“Oliver was born very premature at 26 weeks as has had to fight hard all his life. I just want him to have something positive that could really help him.

“He copes amazingly well and is determined to do what he can despite the splints he needs to use.

“We just want to do everything we possibly can to help him.”

“There is a lot to raise, but we are determined to do it and it has been going really well.”

Mr Poinsignon, who were as a cabin crew supervisor for British Airways, said he had lost count of the number of colleagues and friends who have already held a series of fundraising events to boost funds.

These have included tombolas, raffles, head shaves, sponsored marathons runs and much more.

Mr Poinsignon has also written and released a single for Oliver, called Just a Step Away, which is now available to download on iTunes.

A spokesman for NHS England (South) said: "We understand patients and families will feel disappointed when declined this treatment.

“Selective dorsal rhizotomy (SDR) is a major operation which carries its own risks for patients.

“SDR is an irreversible procedure and some patients may experience deterioration in walking ability or bladder function, and later complications including spinal deformity.

“However, SDR is normally only recommended when other treatments have been tried or failed.

"Expert clinicians have reviewed the evidence supporting this treatment and there is now a single policy for how it will be funded across the country.

“Whilst we can't comment on individual cases, a clinician can make a request for funding if they feel it is the most appropriate course of treatment based on the specific circumstances of their patient.

“We would encourage families to discuss treatment options with their clinicians and follow the formal appeals process if they would like their case to be reconsidered.”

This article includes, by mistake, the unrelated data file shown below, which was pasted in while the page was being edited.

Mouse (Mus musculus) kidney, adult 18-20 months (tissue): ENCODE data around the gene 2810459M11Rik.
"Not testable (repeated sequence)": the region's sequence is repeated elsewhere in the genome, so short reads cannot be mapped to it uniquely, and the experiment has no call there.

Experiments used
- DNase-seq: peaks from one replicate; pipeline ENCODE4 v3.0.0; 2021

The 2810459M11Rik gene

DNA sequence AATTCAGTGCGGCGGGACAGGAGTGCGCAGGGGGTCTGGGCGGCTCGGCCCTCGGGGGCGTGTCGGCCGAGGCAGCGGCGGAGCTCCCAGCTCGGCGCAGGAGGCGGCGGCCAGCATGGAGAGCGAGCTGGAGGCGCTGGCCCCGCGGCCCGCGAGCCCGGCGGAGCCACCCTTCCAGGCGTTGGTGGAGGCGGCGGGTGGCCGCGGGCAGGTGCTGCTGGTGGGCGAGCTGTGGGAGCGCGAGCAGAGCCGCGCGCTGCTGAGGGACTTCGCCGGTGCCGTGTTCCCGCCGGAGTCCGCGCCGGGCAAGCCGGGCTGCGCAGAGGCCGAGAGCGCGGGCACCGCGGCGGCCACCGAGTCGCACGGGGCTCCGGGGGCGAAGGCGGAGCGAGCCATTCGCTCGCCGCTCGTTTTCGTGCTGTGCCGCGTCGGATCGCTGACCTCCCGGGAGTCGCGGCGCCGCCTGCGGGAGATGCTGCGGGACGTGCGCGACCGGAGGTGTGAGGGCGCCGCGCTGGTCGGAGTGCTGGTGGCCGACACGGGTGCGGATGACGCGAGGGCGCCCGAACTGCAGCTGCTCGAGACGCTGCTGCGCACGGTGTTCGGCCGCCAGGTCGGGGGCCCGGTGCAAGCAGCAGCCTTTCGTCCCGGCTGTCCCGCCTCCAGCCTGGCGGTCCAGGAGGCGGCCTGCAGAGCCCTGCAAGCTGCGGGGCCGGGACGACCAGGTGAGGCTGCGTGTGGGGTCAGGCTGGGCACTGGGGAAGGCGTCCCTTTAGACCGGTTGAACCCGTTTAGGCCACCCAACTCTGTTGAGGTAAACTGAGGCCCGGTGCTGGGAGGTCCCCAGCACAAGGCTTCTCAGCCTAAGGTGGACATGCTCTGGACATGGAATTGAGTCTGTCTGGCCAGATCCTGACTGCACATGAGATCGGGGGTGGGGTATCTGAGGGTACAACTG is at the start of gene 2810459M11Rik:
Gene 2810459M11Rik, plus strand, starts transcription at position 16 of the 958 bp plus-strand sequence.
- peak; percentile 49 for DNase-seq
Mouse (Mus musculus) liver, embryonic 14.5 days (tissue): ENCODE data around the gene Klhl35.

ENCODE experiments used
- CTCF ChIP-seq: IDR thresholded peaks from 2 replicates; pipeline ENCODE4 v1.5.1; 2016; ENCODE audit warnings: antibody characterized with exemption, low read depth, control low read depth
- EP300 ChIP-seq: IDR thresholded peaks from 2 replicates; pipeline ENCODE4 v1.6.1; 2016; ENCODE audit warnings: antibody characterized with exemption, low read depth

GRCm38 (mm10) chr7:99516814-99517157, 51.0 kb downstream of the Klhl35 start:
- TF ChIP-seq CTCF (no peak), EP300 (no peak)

If the campaign raises more than the £52,000 needed - the left over money will go to charity.

Any individuals or businesses interested in making a donation or supporting an event, can contact the campaign via the Facebook page SDR4Oliver or visit www.justgiving.com/SDR4Oliver.

To help spread the message on Twitter, use the hashtag #oliversxmasdream.

Comments (3)

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9:25am Wed 18 Dec 13

Alison Smith says...

Best wishes Oliver
Best wishes Oliver Alison Smith

10:57am Wed 18 Dec 13

redwing says...

The 7th richest nation in the world and treatment for this little boy costs too much? Keeping the rich in their splendor and capitalism afloat is after all very expensive. Shame on Cameron and his government.
The 7th richest nation in the world and treatment for this little boy costs too much? Keeping the rich in their splendor and capitalism afloat is after all very expensive. Shame on Cameron and his government. redwing

12:02pm Thu 19 Dec 13

rolivan says...

What is going on here So a person through no fault of their own is born with a disability and cannot get funding through the NHS and yet a drunk driver has an "Accident" gets injured an can . If an MP reads this please explain.
What is going on here So a person through no fault of their own is born with a disability and cannot get funding through the NHS and yet a drunk driver has an "Accident" gets injured an can . If an MP reads this please explain. rolivan